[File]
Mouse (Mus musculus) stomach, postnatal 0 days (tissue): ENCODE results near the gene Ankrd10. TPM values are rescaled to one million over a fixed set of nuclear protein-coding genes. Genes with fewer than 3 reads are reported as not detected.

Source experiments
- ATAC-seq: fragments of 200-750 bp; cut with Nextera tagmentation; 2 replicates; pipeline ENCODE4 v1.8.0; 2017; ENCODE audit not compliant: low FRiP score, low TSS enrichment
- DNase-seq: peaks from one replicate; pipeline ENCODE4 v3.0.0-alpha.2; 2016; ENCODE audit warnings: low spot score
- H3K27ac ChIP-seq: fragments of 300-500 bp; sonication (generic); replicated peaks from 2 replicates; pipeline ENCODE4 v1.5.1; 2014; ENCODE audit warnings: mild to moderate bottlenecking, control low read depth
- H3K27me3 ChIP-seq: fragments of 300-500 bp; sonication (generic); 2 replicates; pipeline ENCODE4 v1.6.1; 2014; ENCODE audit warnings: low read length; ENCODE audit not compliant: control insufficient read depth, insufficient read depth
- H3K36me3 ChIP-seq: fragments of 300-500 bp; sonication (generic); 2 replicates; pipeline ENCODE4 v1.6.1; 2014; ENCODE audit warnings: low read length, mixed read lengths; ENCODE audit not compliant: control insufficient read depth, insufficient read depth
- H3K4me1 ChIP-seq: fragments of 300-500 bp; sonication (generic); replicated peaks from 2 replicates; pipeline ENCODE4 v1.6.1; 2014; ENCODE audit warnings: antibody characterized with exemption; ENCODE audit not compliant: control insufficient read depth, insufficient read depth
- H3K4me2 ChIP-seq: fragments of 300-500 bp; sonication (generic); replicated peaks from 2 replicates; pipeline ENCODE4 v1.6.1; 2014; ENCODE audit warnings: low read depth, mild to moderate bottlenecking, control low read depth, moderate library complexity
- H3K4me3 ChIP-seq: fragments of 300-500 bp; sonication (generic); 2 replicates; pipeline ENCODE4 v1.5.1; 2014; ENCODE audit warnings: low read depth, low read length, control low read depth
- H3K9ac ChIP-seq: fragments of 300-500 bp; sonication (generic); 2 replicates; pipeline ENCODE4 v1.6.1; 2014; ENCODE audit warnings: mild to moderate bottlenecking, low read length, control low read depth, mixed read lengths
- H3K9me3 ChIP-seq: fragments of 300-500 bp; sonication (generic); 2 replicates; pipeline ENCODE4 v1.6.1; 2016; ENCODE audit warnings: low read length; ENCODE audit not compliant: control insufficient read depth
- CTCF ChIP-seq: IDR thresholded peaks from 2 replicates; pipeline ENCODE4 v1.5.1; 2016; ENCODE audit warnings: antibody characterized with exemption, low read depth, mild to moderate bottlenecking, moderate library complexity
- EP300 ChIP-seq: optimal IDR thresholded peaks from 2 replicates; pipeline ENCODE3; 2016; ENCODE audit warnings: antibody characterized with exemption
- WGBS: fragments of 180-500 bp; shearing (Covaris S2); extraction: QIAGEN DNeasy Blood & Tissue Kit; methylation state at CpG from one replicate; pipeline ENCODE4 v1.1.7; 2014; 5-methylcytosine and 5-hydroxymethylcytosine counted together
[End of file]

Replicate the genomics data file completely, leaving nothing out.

Mouse (Mus musculus) stomach, postnatal 0 days (tissue): ENCODE results near the gene Ankrd10. TPM values are rescaled to one million over a fixed set of nuclear protein-coding genes. Genes with fewer than 3 reads are reported as not detected.

Source experiments
- ATAC-seq: fragments of 200-750 bp; cut with Nextera tagmentation; 2 replicates; pipeline ENCODE4 v1.8.0; 2017; ENCODE audit not compliant: low FRiP score, low TSS enrichment
- DNase-seq: peaks from one replicate; pipeline ENCODE4 v3.0.0-alpha.2; 2016; ENCODE audit warnings: low spot score
- H3K27ac ChIP-seq: fragments of 300-500 bp; sonication (generic); replicated peaks from 2 replicates; pipeline ENCODE4 v1.5.1; 2014; ENCODE audit warnings: mild to moderate bottlenecking, control low read depth
- H3K27me3 ChIP-seq: fragments of 300-500 bp; sonication (generic); 2 replicates; pipeline ENCODE4 v1.6.1; 2014; ENCODE audit warnings: low read length; ENCODE audit not compliant: control insufficient read depth, insufficient read depth
- H3K36me3 ChIP-seq: fragments of 300-500 bp; sonication (generic); 2 replicates; pipeline ENCODE4 v1.6.1; 2014; ENCODE audit warnings: low read length, mixed read lengths; ENCODE audit not compliant: control insufficient read depth, insufficient read depth
- H3K4me1 ChIP-seq: fragments of 300-500 bp; sonication (generic); replicated peaks from 2 replicates; pipeline ENCODE4 v1.6.1; 2014; ENCODE audit warnings: antibody characterized with exemption; ENCODE audit not compliant: control insufficient read depth, insufficient read depth
- H3K4me2 ChIP-seq: fragments of 300-500 bp; sonication (generic); replicated peaks from 2 replicates; pipeline ENCODE4 v1.6.1; 2014; ENCODE audit warnings: low read depth, mild to moderate bottlenecking, control low read depth, moderate library complexity
- H3K4me3 ChIP-seq: fragments of 300-500 bp; sonication (generic); 2 replicates; pipeline ENCODE4 v1.5.1; 2014; ENCODE audit warnings: low read depth, low read length, control low read depth
- H3K9ac ChIP-seq: fragments of 300-500 bp; sonication (generic); 2 replicates; pipeline ENCODE4 v1.6.1; 2014; ENCODE audit warnings: mild to moderate bottlenecking, low read length, control low read depth, mixed read lengths
- H3K9me3 ChIP-seq: fragments of 300-500 bp; sonication (generic); 2 replicates; pipeline ENCODE4 v1.6.1; 2016; ENCODE audit warnings: low read length; ENCODE audit not compliant: control insufficient read depth
- CTCF ChIP-seq: IDR thresholded peaks from 2 replicates; pipeline ENCODE4 v1.5.1; 2016; ENCODE audit warnings: antibody characterized with exemption, low read depth, mild to moderate bottlenecking, moderate library complexity
- EP300 ChIP-seq: optimal IDR thresholded peaks from 2 replicates; pipeline ENCODE3; 2016; ENCODE audit warnings: antibody characterized with exemption
- WGBS: fragments of 180-500 bp; shearing (Covaris S2); extraction: QIAGEN DNeasy Blood & Tissue Kit; methylation state at CpG from one replicate; pipeline ENCODE4 v1.1.7; 2014; 5-methylcytosine and 5-hydroxymethylcytosine counted together